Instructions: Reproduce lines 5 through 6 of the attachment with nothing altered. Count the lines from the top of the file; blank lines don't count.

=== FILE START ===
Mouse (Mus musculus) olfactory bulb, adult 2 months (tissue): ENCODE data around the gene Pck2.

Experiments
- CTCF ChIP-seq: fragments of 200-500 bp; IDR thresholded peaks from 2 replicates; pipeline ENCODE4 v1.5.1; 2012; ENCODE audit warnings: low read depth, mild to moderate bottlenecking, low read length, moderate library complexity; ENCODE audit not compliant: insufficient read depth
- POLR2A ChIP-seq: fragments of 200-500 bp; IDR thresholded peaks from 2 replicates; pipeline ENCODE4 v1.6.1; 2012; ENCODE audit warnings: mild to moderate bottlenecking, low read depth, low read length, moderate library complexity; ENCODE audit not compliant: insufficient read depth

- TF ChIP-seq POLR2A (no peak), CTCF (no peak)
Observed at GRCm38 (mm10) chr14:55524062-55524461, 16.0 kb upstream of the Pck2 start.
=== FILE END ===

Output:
- TF ChIP-seq POLR2A (no peak), CTCF (no peak)
Observed at GRCm38 (mm10) chr14:55524062-55524461, 16.0 kb upstream of the Pck2 start.